He completed three PhD's.
I own over a thousand CD's.

There seems to be some controversy over the third exception. Many people would accept the first example but reject the second. I've heard it said that an apostrophe can only be used in the plural if the abbreviation ends with a small letter or dot. However, this doesn't seem to be backed up by common usage in books and magazines. I'm not sure about this rule myself. I used to write "DVD's" and "CD's", but now I prefer "DVDs" and "CDs".

Mantis in Lace (2 Stars)

Although I heard about this 1968 film many years ago I've only recently been able to buy it. Everything I had read about the film made it seem like an absolute shocker about drugs, violence and sexual depravity. Watching it today it seems very tame. As an exploitation film it doesn't exploit enough.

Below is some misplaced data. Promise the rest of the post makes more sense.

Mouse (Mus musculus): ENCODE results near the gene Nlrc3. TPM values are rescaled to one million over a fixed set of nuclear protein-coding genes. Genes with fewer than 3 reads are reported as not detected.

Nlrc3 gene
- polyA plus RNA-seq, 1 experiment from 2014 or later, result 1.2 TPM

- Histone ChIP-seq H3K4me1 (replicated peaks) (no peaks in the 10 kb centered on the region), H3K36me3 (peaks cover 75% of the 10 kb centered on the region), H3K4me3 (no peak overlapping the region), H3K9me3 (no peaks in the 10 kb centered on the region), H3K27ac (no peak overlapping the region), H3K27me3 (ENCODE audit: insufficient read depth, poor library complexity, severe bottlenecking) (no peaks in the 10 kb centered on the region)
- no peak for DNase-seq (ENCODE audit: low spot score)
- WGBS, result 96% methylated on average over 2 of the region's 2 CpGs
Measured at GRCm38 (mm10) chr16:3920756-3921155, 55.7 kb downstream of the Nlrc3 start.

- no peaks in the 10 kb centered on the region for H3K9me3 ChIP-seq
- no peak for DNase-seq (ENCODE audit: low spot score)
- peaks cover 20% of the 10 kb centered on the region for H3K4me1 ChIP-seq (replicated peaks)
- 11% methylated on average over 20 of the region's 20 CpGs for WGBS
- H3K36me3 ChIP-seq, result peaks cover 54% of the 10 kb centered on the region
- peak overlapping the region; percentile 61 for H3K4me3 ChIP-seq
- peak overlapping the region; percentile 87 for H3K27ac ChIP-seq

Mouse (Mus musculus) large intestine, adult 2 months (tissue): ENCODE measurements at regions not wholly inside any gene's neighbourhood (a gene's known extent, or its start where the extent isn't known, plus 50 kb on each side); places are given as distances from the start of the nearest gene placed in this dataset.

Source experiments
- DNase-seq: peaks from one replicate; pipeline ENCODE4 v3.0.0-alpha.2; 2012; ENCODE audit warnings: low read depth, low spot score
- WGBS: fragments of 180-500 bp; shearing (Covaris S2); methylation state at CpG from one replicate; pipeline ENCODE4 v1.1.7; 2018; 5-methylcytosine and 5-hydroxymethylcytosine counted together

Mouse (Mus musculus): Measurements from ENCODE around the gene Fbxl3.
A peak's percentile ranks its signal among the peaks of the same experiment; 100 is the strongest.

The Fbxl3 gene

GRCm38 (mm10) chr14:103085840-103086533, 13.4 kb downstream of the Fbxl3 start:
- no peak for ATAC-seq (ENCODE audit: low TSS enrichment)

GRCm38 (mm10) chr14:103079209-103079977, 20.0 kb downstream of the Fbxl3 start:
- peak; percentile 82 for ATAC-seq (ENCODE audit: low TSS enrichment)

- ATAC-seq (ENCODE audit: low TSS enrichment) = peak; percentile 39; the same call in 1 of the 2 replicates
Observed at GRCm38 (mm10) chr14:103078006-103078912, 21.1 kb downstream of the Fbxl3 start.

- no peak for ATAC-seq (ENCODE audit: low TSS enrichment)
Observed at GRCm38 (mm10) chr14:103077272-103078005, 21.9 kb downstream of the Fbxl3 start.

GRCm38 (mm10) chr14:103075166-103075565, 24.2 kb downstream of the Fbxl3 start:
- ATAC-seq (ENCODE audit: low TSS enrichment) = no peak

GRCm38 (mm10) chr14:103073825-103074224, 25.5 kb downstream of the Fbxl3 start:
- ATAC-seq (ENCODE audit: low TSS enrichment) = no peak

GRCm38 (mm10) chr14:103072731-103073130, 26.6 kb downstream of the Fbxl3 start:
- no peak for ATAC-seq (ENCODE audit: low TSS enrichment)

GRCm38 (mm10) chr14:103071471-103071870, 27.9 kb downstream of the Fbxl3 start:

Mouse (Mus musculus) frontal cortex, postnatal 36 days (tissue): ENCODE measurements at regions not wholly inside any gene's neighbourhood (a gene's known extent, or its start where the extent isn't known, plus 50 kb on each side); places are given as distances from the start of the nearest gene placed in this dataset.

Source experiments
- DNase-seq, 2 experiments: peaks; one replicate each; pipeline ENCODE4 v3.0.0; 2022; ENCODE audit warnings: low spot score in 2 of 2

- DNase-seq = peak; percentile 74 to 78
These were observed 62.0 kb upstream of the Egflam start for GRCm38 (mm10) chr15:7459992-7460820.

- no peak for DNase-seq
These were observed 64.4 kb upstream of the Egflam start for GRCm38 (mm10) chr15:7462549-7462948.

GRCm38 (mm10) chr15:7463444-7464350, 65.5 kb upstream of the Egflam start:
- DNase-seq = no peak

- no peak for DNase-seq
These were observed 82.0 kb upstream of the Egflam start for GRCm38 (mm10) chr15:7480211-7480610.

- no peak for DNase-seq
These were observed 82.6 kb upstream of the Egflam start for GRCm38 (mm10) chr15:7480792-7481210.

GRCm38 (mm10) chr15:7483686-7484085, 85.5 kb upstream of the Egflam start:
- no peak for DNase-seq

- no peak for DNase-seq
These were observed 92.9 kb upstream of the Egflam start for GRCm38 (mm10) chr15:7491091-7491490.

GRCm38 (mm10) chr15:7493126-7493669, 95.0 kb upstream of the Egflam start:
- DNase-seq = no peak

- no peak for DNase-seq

The story is about a stripper called Lila. ("Lila" was the film's original title, but it was later renamed). She takes a customer back to where she lives in an old warehouse belonging to her father. The customer gives her LSD and she experiences a bad trip. She kills him during sex, then hacks his body to pieces. After this she goes on a killing spree, inviting customers to the warehouse, taking drugs and killing them.

The plot as described above could have led to a very good film. But it fails to deliver. The film has many faults, but I'll concentrate on the plot. Many things are suggested, but are left unclear. Obviously the first encounter with LSD is with her first victim. After this she becomes addicted. But what is unclear is whether she had intended to kill him anyway. It's not certain whether the warehouse really belongs to her father, since later in the film a real estate agent arrives who thought the property was deserted. Why would a young woman live in such barren surroundings if she didn't plan to commit a crime? The childhood flashbacks during her trips show that she's become unstable through a history of abuse.